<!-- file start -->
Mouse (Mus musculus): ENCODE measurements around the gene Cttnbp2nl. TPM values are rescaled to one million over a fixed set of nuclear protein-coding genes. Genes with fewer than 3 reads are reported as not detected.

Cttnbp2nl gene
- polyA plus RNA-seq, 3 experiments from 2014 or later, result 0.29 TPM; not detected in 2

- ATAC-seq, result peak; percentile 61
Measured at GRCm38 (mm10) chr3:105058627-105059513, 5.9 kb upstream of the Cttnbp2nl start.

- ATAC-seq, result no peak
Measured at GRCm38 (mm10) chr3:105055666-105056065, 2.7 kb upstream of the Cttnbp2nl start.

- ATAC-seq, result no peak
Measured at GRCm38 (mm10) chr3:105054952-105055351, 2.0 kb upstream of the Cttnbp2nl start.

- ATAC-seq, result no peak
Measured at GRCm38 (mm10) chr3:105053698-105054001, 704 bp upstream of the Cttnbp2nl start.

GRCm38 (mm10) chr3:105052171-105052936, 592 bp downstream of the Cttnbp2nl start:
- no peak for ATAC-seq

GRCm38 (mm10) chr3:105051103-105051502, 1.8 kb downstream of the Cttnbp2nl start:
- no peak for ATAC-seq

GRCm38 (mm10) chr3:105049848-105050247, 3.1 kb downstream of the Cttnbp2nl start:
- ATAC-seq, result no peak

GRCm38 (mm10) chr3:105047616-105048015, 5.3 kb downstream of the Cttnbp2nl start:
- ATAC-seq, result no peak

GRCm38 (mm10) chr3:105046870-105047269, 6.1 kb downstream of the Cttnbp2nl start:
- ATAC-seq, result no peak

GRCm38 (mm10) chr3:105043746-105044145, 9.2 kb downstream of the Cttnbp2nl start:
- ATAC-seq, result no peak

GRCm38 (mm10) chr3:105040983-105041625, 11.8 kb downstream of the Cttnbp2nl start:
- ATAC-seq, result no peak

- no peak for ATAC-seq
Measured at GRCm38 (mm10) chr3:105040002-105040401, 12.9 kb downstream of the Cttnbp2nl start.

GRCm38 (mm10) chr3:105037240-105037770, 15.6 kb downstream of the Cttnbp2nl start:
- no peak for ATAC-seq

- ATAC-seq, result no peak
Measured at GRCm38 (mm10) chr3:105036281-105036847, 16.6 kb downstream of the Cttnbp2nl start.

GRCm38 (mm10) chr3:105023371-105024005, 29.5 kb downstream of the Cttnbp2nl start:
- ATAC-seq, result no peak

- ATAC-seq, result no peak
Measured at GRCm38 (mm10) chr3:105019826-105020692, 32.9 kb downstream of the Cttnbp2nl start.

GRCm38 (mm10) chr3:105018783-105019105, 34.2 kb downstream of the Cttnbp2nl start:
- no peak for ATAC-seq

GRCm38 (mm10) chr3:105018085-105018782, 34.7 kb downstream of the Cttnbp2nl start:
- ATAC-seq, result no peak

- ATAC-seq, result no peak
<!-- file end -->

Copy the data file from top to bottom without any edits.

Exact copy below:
Mouse (Mus musculus): ENCODE measurements around the gene Cttnbp2nl. TPM values are rescaled to one million over a fixed set of nuclear protein-coding genes. Genes with fewer than 3 reads are reported as not detected.

Cttnbp2nl gene
- polyA plus RNA-seq, 3 experiments from 2014 or later, result 0.29 TPM; not detected in 2

- ATAC-seq, result peak; percentile 61
Measured at GRCm38 (mm10) chr3:105058627-105059513, 5.9 kb upstream of the Cttnbp2nl start.

- ATAC-seq, result no peak
Measured at GRCm38 (mm10) chr3:105055666-105056065, 2.7 kb upstream of the Cttnbp2nl start.

- ATAC-seq, result no peak
Measured at GRCm38 (mm10) chr3:105054952-105055351, 2.0 kb upstream of the Cttnbp2nl start.

- ATAC-seq, result no peak
Measured at GRCm38 (mm10) chr3:105053698-105054001, 704 bp upstream of the Cttnbp2nl start.

GRCm38 (mm10) chr3:105052171-105052936, 592 bp downstream of the Cttnbp2nl start:
- no peak for ATAC-seq

GRCm38 (mm10) chr3:105051103-105051502, 1.8 kb downstream of the Cttnbp2nl start:
- no peak for ATAC-seq

GRCm38 (mm10) chr3:105049848-105050247, 3.1 kb downstream of the Cttnbp2nl start:
- ATAC-seq, result no peak

GRCm38 (mm10) chr3:105047616-105048015, 5.3 kb downstream of the Cttnbp2nl start:
- ATAC-seq, result no peak

GRCm38 (mm10) chr3:105046870-105047269, 6.1 kb downstream of the Cttnbp2nl start:
- ATAC-seq, result no peak

GRCm38 (mm10) chr3:105043746-105044145, 9.2 kb downstream of the Cttnbp2nl start:
- ATAC-seq, result no peak

GRCm38 (mm10) chr3:105040983-105041625, 11.8 kb downstream of the Cttnbp2nl start:
- ATAC-seq, result no peak

- no peak for ATAC-seq
Measured at GRCm38 (mm10) chr3:105040002-105040401, 12.9 kb downstream of the Cttnbp2nl start.

GRCm38 (mm10) chr3:105037240-105037770, 15.6 kb downstream of the Cttnbp2nl start:
- no peak for ATAC-seq

- ATAC-seq, result no peak
Measured at GRCm38 (mm10) chr3:105036281-105036847, 16.6 kb downstream of the Cttnbp2nl start.

GRCm38 (mm10) chr3:105023371-105024005, 29.5 kb downstream of the Cttnbp2nl start:
- ATAC-seq, result no peak

- ATAC-seq, result no peak
Measured at GRCm38 (mm10) chr3:105019826-105020692, 32.9 kb downstream of the Cttnbp2nl start.

GRCm38 (mm10) chr3:105018783-105019105, 34.2 kb downstream of the Cttnbp2nl start:
- no peak for ATAC-seq

GRCm38 (mm10) chr3:105018085-105018782, 34.7 kb downstream of the Cttnbp2nl start:
- ATAC-seq, result no peak

- ATAC-seq, result no peak